On Friday morning, news —and bad headlines —started circulating about an exploit ranging from the iPhone X all the way back to the iPhone 4s. But, despite the typical mass-media responses to the news, the exploit will have effectively zero impact on the consumer. Here’s why.
Apple’s iPhone 5c, the last without a Secure Enclave
On Friday morning, hacker axi0mX revealed the “Checkm8” exploit. For the first time in nearly a decade, this particular vector is aimed at the boot ROM in an iPhone or iPad, as opposed to trying to pry open the iOS software.
A series of tweets broke down the exploit —and spelled out some limitations and answers about the exploit. Cue Internet drama.
The Checkm8 exploit isn’t a drive-by attack. A user can’t visit a website and be targeted for malware installation. The exploit isn’t persistent, meaning that every time the iPhone is rebooted, the attack vector is closed again.
Earlier iPhones, from the iPhone 5c and earlier, lack a Secure Enclave. If you surrender access to your phone, a dedicated assailant can extract your iPhone PIN. But, phones with a Secure Enclave —everything from the iPhone 5s and on —cannot be attacked in such a manner.
Furthermore, the exploit is tethered. That means that an iPhone or iPad needs to be connected to a host computer, put into DFU mode, and exploited that way —and the exploit doesn’t always work, relying on a “race condition” according to Checkm8.
Software like keyloggers or other malware could theoretically be installed following an attack. But, other mechanisms that Apple has put into place will defeat that, following a device reboot.
Apple has implemented what’s called a “Secure bootchain.” In short, there are steps at every part of iOS software implication that check the integrity of the previous step —and some that check the next step —to be sure that the phone is safe. The secure bootchain checks wouldn’t allow software that doesn’t comply to function after a hard reboot of an iPhone.
We’ve gleaned this information above from Apple in the hours following the exploit’s release. The developer axi0mX confirmed these findings, and discussed the implications further in an Ars Technica interview on Saturday morning.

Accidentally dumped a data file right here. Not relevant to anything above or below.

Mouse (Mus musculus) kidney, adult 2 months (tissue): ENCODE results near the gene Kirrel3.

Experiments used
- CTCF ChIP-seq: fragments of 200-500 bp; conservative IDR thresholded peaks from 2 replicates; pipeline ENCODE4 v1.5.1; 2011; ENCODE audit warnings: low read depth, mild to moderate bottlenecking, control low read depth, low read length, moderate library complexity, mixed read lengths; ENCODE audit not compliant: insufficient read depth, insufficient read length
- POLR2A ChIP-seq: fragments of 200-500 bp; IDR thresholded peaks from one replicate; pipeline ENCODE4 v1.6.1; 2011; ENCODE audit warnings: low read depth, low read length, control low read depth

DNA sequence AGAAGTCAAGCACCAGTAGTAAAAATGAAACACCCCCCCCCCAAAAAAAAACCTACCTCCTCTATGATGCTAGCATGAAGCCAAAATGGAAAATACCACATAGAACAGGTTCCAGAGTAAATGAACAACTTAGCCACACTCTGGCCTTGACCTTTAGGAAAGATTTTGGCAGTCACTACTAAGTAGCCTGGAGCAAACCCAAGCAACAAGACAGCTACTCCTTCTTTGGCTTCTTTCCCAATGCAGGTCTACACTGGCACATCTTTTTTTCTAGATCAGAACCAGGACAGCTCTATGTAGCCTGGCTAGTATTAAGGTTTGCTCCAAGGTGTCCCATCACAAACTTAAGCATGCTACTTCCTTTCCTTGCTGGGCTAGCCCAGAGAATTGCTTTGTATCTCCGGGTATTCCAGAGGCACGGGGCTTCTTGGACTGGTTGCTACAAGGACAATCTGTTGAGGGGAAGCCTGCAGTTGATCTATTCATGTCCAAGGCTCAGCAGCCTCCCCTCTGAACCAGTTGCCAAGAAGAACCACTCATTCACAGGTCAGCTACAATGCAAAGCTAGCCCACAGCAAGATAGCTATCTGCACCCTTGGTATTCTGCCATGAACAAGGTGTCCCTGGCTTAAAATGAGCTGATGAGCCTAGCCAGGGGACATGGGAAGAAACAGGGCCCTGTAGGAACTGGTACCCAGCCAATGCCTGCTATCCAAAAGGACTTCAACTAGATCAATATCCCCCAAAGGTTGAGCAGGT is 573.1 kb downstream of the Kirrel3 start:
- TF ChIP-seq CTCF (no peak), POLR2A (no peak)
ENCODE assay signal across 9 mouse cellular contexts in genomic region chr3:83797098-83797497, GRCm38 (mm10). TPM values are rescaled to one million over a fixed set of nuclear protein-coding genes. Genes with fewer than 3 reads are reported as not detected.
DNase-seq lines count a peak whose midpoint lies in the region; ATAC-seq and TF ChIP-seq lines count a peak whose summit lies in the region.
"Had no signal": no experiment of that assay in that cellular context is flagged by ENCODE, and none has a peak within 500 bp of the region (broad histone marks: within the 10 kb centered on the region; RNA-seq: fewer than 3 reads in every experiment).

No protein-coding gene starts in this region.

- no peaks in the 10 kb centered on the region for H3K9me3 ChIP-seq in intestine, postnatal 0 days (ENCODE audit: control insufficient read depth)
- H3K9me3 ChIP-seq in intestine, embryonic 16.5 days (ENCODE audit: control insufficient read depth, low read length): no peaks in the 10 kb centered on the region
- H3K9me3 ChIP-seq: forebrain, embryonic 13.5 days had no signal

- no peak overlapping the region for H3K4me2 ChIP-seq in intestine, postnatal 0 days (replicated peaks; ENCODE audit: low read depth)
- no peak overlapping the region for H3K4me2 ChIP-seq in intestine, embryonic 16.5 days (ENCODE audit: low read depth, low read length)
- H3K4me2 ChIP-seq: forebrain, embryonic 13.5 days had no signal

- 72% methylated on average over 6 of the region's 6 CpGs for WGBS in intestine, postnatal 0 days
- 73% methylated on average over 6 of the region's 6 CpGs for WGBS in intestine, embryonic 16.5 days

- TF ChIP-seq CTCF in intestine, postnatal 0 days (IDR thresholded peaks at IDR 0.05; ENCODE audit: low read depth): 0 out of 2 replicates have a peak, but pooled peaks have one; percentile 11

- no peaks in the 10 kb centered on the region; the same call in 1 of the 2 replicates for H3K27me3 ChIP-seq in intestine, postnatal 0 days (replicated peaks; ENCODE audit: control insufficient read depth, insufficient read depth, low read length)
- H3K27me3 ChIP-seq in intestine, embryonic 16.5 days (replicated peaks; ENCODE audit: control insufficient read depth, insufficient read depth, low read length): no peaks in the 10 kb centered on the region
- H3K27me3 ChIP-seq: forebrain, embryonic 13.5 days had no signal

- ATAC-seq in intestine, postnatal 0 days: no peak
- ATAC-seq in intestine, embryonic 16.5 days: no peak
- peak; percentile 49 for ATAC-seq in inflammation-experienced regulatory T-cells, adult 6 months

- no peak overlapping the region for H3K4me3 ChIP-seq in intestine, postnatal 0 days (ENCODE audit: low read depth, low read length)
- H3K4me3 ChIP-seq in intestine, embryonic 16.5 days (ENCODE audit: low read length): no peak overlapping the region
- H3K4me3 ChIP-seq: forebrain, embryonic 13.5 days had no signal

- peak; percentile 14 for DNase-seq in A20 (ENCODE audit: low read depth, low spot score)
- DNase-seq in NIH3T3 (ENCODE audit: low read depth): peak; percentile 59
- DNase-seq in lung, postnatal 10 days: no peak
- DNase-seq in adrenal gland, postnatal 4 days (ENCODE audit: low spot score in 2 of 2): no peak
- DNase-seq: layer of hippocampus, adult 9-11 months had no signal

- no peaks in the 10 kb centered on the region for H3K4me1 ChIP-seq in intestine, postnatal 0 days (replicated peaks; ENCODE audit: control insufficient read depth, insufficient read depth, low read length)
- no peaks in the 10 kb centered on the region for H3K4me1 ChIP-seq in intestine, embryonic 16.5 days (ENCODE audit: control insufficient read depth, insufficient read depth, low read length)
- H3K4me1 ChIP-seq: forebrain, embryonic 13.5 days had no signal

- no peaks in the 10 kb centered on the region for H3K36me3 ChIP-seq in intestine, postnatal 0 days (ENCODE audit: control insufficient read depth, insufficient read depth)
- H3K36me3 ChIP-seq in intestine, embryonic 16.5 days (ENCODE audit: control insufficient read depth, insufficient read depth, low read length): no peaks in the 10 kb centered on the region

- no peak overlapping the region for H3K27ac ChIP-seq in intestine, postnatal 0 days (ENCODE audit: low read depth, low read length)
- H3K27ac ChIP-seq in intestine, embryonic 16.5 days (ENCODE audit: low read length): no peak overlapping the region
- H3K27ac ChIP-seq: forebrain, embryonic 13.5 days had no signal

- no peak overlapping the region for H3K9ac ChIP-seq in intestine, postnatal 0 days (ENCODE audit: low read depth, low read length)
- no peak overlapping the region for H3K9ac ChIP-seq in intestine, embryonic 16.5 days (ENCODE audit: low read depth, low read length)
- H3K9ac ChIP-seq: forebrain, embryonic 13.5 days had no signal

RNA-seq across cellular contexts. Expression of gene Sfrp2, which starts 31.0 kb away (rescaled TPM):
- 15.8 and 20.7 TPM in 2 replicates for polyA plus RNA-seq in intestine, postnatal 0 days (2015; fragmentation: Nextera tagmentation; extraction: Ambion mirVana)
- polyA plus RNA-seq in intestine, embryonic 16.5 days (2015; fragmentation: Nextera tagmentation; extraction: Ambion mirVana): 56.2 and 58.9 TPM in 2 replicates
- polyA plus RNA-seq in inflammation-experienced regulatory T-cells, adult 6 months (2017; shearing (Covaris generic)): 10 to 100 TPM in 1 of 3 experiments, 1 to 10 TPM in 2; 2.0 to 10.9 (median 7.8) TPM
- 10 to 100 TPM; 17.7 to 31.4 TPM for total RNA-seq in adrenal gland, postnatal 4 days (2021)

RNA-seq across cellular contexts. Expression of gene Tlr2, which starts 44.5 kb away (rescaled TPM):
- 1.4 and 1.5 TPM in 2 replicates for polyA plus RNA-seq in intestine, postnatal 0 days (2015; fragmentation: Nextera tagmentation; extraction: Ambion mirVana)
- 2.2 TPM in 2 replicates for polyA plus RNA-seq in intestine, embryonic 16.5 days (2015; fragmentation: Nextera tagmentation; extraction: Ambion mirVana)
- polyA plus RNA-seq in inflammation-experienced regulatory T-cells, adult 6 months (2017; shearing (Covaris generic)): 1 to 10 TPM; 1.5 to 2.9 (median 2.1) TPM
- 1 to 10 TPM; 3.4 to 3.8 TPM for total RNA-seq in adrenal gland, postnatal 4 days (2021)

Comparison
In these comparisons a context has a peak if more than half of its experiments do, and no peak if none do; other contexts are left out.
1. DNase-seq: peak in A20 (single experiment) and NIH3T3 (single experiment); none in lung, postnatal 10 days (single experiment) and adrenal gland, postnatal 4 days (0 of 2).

All this said, in short, a user has to either specifically want to do this procedure to their iPhone and take the steps to execute them, or be careless with device physical security and be specifically targeted by an assailant for it to be of any real concern.
If you’re really worried about it, it’s time to ditch the iPhone 5c or older that you may be hanging on to. And, you can always completely shut down your iPhone after you’ve left it unattended for any period of time.
A reboot will not just flush out the exploit, but also break any software that may have been installed in your absence.
Jailbreaking is fine!
We’re not opposed to jailbreaking here at AppleInsider. A few staffers have done it in the past.
AppleInsider doesn’t generally cover jailbreak exploits. In the cat-and-mouse game that is constantly raging between Apple and the jailbreak community, information published today is often outdated tomorrow. This isn’t much different than that in actuality, but it got a much wider audience outside of the tech media.
In that media, in the very few hours after the Checkm8 exploit was revealed, there has been a lot of fear, paranoia, and finger-pointing done across the internet. There is no real reason for it at all. Fortunately, as of yet, there haven’t been any “nasty secret” style headlines regarding this matter. We’re sure that some content management system someplace has one stored, though, and we’re also pretty sure we know who’s going to do it first.
Most of the headlines are right. This is a big deal for the jailbreak community. We don’t think it’s a bad thing at all. Because of limitations for assailants, it just makes no difference to nearly every iPhone or iPad user outside of that community, though.
If you take anything away from this, it should be that your are no less safe today from the reveal of Checkm8 than you were yesterday, or the day before, or four years ago. Malware can’t exploit it at all, and if you maintain physical security of your iPhone 5S and newer, then your passcode —and your data —remains safe.